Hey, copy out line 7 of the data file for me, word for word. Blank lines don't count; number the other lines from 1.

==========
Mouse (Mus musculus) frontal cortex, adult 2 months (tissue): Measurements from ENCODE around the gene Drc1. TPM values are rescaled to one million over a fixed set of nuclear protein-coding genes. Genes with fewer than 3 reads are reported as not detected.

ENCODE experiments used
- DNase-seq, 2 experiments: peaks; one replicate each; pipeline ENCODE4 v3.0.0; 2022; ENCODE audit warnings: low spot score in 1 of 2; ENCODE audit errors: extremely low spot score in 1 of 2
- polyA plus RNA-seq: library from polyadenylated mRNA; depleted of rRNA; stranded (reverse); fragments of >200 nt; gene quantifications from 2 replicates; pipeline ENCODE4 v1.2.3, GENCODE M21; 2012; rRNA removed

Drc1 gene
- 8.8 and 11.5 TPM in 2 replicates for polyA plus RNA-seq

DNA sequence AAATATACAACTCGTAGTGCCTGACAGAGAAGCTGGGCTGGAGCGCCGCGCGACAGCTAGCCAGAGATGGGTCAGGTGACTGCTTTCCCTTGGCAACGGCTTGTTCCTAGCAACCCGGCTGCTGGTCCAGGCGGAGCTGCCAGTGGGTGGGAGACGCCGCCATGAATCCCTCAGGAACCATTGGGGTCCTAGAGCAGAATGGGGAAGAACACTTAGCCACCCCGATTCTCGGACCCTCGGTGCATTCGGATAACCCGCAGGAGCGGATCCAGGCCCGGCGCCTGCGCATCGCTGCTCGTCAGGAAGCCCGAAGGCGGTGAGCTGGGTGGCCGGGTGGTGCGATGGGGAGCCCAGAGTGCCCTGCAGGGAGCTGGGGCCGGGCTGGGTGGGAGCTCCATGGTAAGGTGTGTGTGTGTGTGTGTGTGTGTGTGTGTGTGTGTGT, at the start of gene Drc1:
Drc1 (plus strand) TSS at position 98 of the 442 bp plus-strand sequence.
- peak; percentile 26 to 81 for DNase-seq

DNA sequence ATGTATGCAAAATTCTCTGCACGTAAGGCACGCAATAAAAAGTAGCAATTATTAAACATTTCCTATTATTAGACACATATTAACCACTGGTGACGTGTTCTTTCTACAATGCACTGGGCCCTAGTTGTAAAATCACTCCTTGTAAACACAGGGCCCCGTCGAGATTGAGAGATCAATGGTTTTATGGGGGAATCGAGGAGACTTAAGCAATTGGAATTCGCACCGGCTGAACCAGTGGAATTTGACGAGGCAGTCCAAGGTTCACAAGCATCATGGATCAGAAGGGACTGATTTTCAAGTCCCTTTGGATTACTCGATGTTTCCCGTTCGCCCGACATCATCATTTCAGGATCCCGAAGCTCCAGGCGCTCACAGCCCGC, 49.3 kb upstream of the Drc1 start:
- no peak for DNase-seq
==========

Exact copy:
DNA sequence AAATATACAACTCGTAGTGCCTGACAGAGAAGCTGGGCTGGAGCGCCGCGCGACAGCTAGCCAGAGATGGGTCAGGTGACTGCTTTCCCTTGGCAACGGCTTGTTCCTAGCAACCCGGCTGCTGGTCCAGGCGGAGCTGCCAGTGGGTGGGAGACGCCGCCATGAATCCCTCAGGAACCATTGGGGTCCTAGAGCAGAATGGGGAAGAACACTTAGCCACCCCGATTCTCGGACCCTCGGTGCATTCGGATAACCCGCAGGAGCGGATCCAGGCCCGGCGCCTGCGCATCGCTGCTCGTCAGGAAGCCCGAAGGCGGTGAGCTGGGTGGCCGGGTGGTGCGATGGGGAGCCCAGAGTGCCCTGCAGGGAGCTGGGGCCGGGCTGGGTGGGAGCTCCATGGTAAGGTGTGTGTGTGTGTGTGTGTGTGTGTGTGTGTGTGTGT, at the start of gene Drc1: